Wisconsin's Public Liberal Arts College

Grant Writing: Tips for Success


Grants and Research Office

Grant Writing: Tips for Success

Use these tips to learn about the grant writing process and prepare grant proposals.

  • Contact the program officer or contact person indicated for the funding agency. Explain your project and seek guidance regarding whether it's a good match with the funder. This puts your name in front of the funder and helps clarify your project. Also, if you are considering several funding opportunities, a quick visit with the program officer can help you pick the best option for your project.
  • Follow the guidelines. If the guidelines list specific categories, use them in your proposal. If there are page limits, follow them. The guidelines can provide a blueprint to help you get an initial outline of your project.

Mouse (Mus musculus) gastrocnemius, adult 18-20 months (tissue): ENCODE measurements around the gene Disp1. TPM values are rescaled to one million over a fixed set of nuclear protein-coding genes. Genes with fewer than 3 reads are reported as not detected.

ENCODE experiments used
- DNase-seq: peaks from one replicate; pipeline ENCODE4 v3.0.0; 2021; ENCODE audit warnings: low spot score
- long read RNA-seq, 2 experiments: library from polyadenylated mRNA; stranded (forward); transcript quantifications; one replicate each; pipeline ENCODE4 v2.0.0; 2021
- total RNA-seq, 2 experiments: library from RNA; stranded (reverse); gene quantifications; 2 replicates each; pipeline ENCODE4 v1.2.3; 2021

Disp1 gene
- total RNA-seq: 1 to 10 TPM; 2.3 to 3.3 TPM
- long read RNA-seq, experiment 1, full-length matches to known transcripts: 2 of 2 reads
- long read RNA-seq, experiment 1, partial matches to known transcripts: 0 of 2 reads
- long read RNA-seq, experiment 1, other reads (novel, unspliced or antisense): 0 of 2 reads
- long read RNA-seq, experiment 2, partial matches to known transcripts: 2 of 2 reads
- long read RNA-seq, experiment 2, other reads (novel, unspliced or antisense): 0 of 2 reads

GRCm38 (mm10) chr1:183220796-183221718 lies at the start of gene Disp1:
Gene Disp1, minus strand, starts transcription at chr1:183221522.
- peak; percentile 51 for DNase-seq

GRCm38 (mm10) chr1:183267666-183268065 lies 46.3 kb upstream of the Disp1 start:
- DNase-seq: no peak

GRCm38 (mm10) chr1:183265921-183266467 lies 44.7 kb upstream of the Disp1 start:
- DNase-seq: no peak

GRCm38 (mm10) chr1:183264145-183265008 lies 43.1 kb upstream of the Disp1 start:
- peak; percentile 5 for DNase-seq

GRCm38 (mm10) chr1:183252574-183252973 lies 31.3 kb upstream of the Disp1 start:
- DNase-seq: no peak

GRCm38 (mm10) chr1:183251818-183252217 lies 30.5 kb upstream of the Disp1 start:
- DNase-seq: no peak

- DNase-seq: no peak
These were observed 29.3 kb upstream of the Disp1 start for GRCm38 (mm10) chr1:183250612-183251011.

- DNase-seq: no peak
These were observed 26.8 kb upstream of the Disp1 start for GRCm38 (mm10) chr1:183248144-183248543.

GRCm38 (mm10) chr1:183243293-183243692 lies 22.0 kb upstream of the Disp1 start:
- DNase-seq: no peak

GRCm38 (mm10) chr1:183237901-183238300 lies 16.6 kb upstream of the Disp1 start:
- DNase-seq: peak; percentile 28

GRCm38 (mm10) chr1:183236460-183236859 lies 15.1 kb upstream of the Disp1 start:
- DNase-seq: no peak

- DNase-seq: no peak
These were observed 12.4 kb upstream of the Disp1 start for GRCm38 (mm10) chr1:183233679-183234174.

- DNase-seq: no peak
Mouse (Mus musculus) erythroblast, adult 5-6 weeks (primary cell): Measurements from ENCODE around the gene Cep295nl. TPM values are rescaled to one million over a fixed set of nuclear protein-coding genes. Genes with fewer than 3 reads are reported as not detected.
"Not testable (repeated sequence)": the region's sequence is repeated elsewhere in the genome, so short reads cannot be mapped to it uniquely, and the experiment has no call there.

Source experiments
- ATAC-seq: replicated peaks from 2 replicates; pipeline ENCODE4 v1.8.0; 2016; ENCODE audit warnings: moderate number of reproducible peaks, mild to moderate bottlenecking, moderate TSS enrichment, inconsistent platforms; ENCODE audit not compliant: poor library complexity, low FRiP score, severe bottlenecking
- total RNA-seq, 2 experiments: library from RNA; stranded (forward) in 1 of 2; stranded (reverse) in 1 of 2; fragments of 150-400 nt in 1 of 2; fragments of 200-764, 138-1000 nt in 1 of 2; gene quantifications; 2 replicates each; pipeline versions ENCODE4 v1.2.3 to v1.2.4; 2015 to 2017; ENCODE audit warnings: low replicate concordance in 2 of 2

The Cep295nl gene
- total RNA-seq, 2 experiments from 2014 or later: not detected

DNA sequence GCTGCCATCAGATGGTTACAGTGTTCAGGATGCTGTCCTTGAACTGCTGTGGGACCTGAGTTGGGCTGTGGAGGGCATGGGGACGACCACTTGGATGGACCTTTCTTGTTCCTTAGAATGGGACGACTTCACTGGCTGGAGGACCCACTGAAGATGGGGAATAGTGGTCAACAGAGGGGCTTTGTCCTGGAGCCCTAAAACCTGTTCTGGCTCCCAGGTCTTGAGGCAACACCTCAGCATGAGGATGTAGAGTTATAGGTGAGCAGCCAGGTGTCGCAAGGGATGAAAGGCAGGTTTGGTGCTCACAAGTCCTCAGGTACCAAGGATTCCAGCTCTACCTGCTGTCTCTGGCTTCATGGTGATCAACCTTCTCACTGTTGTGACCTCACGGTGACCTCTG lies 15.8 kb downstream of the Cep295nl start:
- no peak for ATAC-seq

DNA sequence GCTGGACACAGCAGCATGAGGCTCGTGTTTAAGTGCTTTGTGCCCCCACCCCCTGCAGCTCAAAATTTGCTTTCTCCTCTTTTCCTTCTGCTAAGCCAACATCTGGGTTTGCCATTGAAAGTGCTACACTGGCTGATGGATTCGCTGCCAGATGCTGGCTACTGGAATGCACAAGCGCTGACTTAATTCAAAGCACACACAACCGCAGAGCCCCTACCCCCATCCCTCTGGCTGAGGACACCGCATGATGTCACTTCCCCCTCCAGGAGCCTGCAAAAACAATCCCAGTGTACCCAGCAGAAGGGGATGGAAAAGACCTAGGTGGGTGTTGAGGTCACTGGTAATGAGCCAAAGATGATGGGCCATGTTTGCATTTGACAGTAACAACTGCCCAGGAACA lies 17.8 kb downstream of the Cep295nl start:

• Create a timeline toward submittal. Use the deadline and count backward. Keep in mind that you must submit your proposal to the Grants and Research Office 5 business day days prior to the due date for administrative review and signatures. Contact UW-Superior's Grants Coordinator, Kaelene Arvidson-Hicks, early in the process for help and to make her aware of your proposal and its timelines.
  • Have a clear work plan. Make sure you define who will do what, when, where, and how.  
  • Consider your project scope - Is it reasonable to accomplish your planned activities in the time available?
  • Make a clear and compelling case that your project can be successful. Funders want to select projects that have the best chance of succeeding.  
  • Justify your budget requests and double-check figures. Help funders understand how you reached the amounts you're requesting. A well-justified budget will also help you when funded. Consider that funds may not be received until many months after you submit a proposal; a detailed budget will help you remember how you reached amounts and ensure the budget is drawn correctly.
  • Communicate with all stakeholders at the University. This includes the Grants and Research Office, your supervisor or department chair, and any co-investigators.  
  • Share early proposal drafts with colleagues. They can give you excellent feedback on the content/science of your proposal.

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